[Ryan Flowers] writes in with a clever little hack that can allow you to hide data where nobody is going to go looking for it. By exploiting the fact that a web server will generally log all HTTP requests whether or not it’s valid, he shows how you can covertly send a message by asking the server for a carefully crafted fictitious URL.
We aren’t talking about requesting “yousuck.txt” from the server that hosts your least favorite website, either. As [Ryan] demonstrates, you can compress a text file, encode it with
uuencode, and then send it line by line to the destination server with
curl. He shows how the process, which he calls “CurlyTP” can be done manually on the command line, but it would be a simple matter of wrapping it up in a Bash script.
To get the message back, you just do the opposite. Use
grep to find the lines in the log file that contain the encoded data, and then put them through
uudecode to get the original text back. Finding the appropriate lines in the log file is made easier by prepending a prearranged keyword to the beginning of the URL requests. The keyword can be changed for each message to make things easier to keep track of.
If you’re still wondering why anyone would go through the trouble to do this, [Ryan] provides an excellent example: a covert “dead drop” where people could leave messages they’d rather not send through the usual channels. As long as the sender used a service to mask their true IP address, they could anonymously deliver messages onto the server without having to use any special software or protocol they might not have access to. Even the most restrictive firewalls and security measures aren’t likely to be scanning URLs for compressed text files.
We’ve seen web-based dead drops done with Python in the past, and even purpose built “PirateBoxes” that allow people to covertly exchange files, but we like how this method doesn’t require any special configuration on the server side. You should check your server logs, somebody might be trying to tell you something.
The ESP8266 is a great processor for a lot of projects needing a small microcontroller and Wi-Fi, all for a reasonable price and in some pretty small form factors. [Simon] used one to build a garage door opener. This project isn’t really about his garage door opener based on a cheap WiFi-enabled chip, though. It’s about the four year process he went through to learn how to develop on these chips, and luckily he wrote a guide that anyone can use so that we don’t make the same mistakes he did.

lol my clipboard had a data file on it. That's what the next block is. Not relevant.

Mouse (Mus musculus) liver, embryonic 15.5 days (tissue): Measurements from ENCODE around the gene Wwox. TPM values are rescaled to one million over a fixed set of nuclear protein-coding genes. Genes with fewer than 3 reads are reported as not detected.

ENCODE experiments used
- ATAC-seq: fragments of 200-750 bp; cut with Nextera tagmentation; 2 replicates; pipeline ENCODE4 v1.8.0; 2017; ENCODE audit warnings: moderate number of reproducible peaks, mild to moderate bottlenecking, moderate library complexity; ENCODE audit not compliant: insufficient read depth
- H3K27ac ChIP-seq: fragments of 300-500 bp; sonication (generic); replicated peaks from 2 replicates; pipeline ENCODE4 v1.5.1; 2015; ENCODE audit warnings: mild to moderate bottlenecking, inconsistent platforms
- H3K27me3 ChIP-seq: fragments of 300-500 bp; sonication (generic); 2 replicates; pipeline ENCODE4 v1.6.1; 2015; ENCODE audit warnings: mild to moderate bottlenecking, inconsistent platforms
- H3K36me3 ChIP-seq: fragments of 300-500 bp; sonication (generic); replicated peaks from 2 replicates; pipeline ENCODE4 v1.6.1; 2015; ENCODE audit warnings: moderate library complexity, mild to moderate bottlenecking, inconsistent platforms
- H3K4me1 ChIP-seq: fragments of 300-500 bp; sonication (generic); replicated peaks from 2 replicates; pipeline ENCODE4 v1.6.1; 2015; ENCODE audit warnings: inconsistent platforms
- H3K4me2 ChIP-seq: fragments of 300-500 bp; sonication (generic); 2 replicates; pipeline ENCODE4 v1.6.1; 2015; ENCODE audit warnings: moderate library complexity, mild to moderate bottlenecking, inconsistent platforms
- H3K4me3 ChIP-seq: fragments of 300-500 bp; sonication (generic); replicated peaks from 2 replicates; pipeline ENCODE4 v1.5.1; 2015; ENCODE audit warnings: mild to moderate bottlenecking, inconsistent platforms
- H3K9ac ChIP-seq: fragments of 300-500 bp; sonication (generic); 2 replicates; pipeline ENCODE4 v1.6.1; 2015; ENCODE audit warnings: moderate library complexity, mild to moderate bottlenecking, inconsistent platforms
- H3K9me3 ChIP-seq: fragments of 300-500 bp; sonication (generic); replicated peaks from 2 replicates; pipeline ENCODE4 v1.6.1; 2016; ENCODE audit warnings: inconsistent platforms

The guide starts by suggesting which specific products are the easiest to use, and then moves on to some “best practices” for using these devices (with which we can’t argue much), before going through some example code. The most valuable parts of this guide especially for anyone starting out with these chips are the section which details how to get the web server up and running, and the best practices for developing HTML code for the tiny device (hint: develop somewhere else).
[Simon] also makes extensive use of the Chrome developers tools when building the HTML for the ESP. This is a handy trick even outside of ESP8266 development which might be useful for other tasks as well. Even though most of the guide won’t be new to anyone with experience with these boards, there are a few gems within it like this one that might help in other unrelated projects. It’s a good read and goes into a lot of detail about more than just the ESP chips. If you just want to open your garage door, though, you have lots of options.
In the movie Wall-E, future humans live in floating chairs and have everything done for them. Today, we grumble if we have to go to physically find a light switch or a remote control. How far away can floating chairs with screens be? T2, the Tea Bot, gets us one step closer to that. Using a laser-cut frame, an ESP8266, and a servo motor, the T2 brews your tea for exactly the right amount of time.
We were kind of hoping the robot would at least dunk the tea bag in and out, but it does provide a web interface that lets you select the brew. Of course, the code is available, so you could make modifications — maybe turn on a hotplate underneath the cup.
Continue reading “Tea Bot Solves Another First World Problem”
In the world of Internet of Things, it’s easy enough to get something connected to the Internet. But what should you use to communicate with and control it? There are many standards and tools available, but the best choice is always to use the tools you have on hand. [Victor] found himself in this situation, and found that the best way to control an Internet-connected car was to use the Flask server he already had.